News CEOs Talk Of Headwinds In Biz As AI, Misinformation And Audience Avoidance Challenge Traditional Media

Just about any CEO panel these days will inevitably reach the topic of artificial intelligence, and today’s NewFront sit down with the leaders of five major news organizations was no exception.

But it was CNN Worldwide CEO Mark Thompson who warned of what was at stake.

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“If we get it wrong, we’ll get disintermediated, and people will get our stuff one way or the other in the way that AI companies have scraped everything we have ever done anyway, and they will provide it in other ways and our businesses will collapse,” Thompson said. “If we get it right, it could be a golden age of news experiences for people in this country and around the world.”

Thompson talked of AI being used as a way where people can find content “easier and quicker.”

AI was among a number of challenges that the CEOs addressed at the event.

Thompson also elaborated on what CNN is aiming to do in digital, as he has previously outlined in a strategy memo. “I don’t think anyone has built a great video-led news product, and we want to build that. We have hundreds of millions of views of vertical video. But many younger people find it on TikTok and YouTube. And most news websites kind of look like they are in the newspaper tradition. So what does a true, video-led news product look like?”

As politics has gotten more polarizing, advertisers have gotten more skittish about placing spots next to controversial content.

Thompson and others talked of a more expansive definition of what news is, noting that “all of us to some extent, certainly on the broadcast side, [have made] the mistake in recent years of getting overassociated with divisive politics and some very tough issues.”

“News is life. It’s about everything,” Thompson said. “It’s about Cowboy Carter. It’s popular culture. Sport.”

“I think there’s something about not being too narrow in our own perception of what news is,” he said. “I think our audiences are more broad-minded than we are some times, and I think our advertisers are more broad minded.”

Meredith Kopit Levien, the CEO of The New York Times Co., said, “I think we all have the same business challenge of, ‘Can we make products so good that people at great scale are going to seek them out and ask for them by name and make room for them in their daily lives however the information ecosystem evolves, period? That is the business challenge.” She, too, talked of the Times efforts to draw people in through new avenues, including Wordle and other puzzles and other content like shopping advice.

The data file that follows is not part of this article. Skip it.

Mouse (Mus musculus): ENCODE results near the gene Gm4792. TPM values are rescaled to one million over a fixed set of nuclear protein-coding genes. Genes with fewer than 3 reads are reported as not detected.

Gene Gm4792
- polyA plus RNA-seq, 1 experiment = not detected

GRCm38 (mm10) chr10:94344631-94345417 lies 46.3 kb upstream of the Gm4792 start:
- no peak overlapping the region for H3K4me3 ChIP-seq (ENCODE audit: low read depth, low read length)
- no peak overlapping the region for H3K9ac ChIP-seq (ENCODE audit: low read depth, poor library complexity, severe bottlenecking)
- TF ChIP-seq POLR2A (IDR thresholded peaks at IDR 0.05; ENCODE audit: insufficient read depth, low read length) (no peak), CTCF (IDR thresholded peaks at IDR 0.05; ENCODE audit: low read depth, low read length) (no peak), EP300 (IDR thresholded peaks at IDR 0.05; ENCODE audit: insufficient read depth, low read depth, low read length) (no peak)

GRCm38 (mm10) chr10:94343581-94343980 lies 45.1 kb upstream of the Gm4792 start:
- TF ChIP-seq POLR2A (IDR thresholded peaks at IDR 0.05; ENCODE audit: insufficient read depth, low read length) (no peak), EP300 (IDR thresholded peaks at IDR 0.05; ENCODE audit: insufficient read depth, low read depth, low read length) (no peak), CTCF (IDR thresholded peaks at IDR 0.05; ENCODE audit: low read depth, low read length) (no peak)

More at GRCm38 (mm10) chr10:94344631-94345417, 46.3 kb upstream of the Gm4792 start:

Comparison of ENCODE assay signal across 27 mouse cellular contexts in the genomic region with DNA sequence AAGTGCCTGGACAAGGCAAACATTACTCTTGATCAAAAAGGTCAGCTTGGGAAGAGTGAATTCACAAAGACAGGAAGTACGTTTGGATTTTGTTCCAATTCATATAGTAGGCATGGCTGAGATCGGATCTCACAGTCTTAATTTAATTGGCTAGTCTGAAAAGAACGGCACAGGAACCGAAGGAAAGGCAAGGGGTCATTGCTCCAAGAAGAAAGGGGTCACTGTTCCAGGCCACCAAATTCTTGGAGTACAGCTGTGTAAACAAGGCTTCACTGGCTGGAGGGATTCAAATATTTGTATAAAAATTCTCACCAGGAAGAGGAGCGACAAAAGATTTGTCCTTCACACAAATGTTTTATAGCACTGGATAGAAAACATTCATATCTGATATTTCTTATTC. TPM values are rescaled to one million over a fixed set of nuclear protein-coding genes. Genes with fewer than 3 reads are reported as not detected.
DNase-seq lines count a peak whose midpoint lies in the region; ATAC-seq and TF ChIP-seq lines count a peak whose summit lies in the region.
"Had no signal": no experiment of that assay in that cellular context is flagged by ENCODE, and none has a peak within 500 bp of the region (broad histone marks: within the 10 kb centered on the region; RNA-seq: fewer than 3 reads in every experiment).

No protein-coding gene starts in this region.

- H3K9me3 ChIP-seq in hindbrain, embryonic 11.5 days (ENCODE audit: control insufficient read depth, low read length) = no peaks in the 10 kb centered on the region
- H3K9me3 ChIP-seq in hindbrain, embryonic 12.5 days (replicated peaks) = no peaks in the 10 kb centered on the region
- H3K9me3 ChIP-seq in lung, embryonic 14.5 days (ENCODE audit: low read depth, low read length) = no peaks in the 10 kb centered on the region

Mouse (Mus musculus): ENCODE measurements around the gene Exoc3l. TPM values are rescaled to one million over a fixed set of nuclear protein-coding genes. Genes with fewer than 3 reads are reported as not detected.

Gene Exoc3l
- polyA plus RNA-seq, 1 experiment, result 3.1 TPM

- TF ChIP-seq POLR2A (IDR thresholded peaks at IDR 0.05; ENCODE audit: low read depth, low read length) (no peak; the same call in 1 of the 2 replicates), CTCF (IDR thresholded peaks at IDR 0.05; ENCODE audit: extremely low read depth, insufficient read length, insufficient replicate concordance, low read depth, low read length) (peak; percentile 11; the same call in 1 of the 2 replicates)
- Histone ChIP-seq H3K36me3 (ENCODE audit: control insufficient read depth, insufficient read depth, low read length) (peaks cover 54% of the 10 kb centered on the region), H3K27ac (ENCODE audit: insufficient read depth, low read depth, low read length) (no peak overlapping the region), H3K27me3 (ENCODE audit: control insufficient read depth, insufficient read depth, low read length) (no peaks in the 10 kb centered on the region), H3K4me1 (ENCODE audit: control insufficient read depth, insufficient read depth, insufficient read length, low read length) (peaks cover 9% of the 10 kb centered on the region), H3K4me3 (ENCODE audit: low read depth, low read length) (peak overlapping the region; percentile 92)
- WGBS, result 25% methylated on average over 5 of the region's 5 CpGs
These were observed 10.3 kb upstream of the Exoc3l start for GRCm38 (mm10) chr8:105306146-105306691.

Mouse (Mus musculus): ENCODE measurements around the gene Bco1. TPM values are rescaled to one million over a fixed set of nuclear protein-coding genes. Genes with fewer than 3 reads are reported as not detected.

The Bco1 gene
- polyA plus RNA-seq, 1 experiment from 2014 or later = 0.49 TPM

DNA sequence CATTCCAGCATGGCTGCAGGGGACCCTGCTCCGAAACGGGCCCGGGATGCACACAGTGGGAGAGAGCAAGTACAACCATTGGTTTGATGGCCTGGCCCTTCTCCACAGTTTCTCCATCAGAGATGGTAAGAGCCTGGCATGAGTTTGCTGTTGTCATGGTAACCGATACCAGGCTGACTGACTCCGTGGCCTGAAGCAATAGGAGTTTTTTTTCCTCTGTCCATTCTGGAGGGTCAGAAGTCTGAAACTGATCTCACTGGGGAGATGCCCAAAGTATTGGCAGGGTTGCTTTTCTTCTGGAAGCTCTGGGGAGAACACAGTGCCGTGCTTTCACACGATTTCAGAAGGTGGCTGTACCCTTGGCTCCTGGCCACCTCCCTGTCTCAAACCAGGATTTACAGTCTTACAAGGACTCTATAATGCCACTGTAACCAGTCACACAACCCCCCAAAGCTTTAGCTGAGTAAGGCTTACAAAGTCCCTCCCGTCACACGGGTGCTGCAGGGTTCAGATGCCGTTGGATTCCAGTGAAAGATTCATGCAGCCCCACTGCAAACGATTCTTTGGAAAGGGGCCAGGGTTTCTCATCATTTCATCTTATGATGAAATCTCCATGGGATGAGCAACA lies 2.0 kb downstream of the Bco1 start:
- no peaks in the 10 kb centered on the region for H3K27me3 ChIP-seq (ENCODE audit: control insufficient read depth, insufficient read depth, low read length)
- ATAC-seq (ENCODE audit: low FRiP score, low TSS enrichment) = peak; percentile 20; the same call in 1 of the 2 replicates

Deborah Turness, CEO of BBC News, said “Our greatest competitor is news avoidance. I think we live in a polarized world with divisive politics and culture wars. Add to that a couple of massive wars, real wars. And you have that kind of toxic mix and people are starting to move away from news.” She talked of moves to build up more lifestyle and culture coverage, as well as podcasts and long-form documentaries.

The dispersal of younger audiences to new forms has posed a particularly vexing problem. NPR CEO Katherine Maher said, “You’re starting to see a real transition generationally away from major brand identities into niche services, especially with younger people, who are relying on much more personality driven news.” That has left larger entities “thinking about what does it mean to actually differentiate ourselves relative to the business, and what is that value proposition. It’s requiring all of us to be significantly more agile than we have been in the past.”

Cesar Conde, chairman of NBCUniversal News Group, said, “I think we are in an era where misinformation and disinformation is proliferating. I think it’s being exacerbated by so many technologies. So that is clearly a headwind. The fact that we are seeing such a massive change in how our consumers are wanting to engage and consume news and information, that’s a real change for all of us.” The network has invested heavily in areas like NBC News Now, which has an average age in the 35-40 range, a whole generation younger than linear, he said.

Yet despite the proliferation of content, from social media to podcasts, the CEOs also talked of standing out as trustworthy sources of information.

Conde added, “I think in a world where audiences are going to be inundated with so much information, news from so many places … I think this dynamic will increase, which is they are going to gravitate toward trusted brands, news organizations that have long records focused on accuracy, extraordinarily high standards. News organizations that invest in original journalism. I think we will continue to see that trend of audiences looking and seeking out those trusted brands.”

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